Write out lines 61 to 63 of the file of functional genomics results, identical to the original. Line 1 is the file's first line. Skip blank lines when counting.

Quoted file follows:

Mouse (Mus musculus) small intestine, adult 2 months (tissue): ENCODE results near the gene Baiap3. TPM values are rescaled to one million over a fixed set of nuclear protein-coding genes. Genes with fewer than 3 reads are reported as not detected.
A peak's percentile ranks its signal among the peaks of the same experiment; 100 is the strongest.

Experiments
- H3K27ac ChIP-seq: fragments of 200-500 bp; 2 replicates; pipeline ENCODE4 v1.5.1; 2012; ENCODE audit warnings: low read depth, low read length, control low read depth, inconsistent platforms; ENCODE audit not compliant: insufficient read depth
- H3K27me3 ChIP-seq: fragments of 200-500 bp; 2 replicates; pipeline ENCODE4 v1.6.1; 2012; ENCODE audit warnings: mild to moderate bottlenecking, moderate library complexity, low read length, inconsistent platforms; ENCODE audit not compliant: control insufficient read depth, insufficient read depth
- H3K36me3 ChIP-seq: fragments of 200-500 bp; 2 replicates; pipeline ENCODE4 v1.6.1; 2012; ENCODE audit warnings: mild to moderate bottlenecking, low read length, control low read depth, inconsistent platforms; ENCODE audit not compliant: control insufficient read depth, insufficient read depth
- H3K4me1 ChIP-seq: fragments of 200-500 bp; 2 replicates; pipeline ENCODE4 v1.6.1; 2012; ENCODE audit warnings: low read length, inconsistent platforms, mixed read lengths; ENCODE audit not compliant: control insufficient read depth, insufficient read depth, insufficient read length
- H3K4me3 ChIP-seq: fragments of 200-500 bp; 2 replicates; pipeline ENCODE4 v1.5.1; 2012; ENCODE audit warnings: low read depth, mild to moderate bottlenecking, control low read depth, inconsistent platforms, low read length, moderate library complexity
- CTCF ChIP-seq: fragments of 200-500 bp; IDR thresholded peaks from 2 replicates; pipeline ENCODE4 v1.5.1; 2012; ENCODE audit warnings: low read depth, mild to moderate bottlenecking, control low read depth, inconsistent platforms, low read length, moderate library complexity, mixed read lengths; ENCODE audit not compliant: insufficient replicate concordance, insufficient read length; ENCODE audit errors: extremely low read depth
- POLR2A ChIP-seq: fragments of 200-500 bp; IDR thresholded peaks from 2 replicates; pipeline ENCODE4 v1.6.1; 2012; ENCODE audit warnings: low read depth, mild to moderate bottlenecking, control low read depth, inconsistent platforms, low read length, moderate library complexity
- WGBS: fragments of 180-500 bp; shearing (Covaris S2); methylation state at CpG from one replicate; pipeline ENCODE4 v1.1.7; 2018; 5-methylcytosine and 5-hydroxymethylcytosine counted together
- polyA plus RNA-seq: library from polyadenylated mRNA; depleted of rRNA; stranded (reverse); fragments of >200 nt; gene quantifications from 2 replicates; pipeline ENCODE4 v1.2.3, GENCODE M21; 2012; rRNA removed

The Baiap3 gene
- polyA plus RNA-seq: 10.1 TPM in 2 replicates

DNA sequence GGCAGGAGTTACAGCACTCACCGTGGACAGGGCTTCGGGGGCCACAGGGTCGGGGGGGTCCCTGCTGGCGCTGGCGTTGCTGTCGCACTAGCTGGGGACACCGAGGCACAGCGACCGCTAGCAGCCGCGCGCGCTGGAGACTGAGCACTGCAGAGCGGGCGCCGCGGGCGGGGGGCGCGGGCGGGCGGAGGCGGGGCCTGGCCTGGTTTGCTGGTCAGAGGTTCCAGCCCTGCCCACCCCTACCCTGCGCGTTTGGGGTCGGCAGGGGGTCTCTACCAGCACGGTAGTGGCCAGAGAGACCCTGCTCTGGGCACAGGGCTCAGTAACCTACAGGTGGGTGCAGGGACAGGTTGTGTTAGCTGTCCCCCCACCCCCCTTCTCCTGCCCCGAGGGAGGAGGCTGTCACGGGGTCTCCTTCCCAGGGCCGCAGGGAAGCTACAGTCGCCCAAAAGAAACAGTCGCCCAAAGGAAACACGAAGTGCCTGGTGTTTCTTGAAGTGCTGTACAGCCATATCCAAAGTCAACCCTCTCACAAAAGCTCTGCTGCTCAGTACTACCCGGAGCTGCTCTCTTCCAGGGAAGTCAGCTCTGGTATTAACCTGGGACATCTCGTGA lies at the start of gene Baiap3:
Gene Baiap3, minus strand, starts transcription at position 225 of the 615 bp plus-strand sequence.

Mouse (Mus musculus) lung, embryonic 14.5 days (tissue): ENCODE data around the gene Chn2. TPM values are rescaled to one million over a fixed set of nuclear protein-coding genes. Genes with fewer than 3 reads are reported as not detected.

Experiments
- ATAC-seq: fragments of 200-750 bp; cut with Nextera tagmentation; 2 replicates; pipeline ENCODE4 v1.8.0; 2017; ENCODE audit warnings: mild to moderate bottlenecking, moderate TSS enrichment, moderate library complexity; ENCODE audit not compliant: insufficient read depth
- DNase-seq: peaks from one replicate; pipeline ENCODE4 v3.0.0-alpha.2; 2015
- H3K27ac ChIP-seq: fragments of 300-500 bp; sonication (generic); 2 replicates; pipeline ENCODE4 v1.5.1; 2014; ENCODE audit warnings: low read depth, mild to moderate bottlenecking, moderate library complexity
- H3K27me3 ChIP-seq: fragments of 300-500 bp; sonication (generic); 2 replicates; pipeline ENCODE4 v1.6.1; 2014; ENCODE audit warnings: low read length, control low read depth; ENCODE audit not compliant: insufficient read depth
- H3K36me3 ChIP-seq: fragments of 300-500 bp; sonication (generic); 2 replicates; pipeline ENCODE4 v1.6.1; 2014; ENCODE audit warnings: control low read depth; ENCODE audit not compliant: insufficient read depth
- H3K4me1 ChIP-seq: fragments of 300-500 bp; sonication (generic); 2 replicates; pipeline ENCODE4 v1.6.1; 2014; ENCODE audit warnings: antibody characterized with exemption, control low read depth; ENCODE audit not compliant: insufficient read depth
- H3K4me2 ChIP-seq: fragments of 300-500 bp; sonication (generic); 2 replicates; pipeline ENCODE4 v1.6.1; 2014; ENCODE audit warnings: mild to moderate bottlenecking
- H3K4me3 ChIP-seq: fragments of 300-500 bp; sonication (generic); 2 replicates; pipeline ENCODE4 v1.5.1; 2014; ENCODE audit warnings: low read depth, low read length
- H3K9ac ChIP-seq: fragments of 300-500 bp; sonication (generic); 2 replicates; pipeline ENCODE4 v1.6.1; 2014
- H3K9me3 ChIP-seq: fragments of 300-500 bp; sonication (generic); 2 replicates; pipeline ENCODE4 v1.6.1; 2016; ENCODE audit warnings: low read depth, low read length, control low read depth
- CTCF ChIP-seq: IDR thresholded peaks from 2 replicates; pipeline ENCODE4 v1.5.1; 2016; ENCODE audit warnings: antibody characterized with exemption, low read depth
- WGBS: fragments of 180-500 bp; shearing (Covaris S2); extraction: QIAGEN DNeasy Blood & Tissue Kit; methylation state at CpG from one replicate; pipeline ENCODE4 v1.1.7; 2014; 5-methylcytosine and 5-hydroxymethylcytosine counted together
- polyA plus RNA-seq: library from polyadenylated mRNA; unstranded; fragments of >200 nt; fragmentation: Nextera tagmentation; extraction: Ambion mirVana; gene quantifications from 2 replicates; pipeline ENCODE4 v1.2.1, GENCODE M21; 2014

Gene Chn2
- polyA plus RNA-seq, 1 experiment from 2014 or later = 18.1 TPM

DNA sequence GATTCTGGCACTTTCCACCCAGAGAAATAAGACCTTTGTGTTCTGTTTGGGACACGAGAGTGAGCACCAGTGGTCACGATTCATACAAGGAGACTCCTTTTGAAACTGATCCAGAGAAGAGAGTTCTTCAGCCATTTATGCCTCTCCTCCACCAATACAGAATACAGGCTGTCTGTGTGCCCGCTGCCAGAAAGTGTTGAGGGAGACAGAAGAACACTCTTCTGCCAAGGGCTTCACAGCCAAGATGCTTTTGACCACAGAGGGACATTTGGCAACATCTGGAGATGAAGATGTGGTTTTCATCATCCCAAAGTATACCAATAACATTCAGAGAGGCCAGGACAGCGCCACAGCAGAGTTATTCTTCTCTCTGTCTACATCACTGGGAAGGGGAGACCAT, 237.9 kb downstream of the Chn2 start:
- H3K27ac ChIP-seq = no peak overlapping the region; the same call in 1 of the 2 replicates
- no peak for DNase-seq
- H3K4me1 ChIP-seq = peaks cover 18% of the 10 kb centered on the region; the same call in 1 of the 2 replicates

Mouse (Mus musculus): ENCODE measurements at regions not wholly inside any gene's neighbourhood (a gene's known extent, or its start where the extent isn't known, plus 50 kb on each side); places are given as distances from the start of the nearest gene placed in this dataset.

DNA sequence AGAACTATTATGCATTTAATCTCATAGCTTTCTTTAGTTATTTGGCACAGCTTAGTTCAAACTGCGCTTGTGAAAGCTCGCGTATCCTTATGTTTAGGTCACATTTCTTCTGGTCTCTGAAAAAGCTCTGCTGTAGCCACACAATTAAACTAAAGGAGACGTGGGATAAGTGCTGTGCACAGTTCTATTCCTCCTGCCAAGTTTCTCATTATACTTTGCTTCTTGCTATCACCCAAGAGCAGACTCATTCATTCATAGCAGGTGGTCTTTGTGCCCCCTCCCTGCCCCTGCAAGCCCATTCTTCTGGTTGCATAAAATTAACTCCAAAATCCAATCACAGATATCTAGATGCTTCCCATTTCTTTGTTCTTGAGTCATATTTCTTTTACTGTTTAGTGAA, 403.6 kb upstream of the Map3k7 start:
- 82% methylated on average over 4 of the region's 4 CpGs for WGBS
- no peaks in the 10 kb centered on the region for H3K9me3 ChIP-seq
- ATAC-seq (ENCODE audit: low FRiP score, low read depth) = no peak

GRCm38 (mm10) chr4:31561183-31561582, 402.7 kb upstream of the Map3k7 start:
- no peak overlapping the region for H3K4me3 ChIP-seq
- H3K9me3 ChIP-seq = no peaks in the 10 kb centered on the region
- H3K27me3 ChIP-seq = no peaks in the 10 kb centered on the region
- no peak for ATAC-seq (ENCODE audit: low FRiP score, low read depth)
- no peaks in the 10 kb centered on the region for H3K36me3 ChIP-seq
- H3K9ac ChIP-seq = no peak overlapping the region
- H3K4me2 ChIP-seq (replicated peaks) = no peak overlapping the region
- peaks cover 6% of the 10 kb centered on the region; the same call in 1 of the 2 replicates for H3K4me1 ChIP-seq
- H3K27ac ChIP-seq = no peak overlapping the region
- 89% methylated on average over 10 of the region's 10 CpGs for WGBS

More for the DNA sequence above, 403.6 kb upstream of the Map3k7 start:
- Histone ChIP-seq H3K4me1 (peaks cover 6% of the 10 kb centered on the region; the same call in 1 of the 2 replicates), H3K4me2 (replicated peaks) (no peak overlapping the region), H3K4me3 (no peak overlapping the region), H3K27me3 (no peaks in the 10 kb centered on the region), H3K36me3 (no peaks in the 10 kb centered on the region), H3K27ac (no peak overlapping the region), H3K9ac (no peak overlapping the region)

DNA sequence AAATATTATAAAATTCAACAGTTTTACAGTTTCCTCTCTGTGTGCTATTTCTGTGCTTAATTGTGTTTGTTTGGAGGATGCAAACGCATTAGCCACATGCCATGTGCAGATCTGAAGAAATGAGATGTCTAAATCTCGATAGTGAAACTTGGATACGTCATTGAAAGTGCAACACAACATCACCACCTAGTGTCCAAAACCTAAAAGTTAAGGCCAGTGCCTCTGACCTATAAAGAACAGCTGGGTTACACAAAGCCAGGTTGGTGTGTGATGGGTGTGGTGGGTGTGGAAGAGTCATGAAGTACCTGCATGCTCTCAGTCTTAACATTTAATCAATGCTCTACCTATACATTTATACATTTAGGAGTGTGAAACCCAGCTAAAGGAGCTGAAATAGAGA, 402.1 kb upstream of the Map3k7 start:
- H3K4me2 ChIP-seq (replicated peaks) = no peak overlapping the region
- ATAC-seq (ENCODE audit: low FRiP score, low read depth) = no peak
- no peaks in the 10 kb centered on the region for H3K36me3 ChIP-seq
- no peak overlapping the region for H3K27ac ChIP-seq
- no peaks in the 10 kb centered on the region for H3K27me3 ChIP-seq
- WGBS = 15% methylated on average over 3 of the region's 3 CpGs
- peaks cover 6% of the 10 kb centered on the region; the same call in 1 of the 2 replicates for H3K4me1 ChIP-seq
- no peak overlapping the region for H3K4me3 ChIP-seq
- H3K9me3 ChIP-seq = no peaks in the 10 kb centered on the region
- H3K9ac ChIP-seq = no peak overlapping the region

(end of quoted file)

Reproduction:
- no peaks in the 10 kb centered on the region for H3K27me3 ChIP-seq
- WGBS = 15% methylated on average over 3 of the region's 3 CpGs
- peaks cover 6% of the 10 kb centered on the region; the same call in 1 of the 2 replicates for H3K4me1 ChIP-seq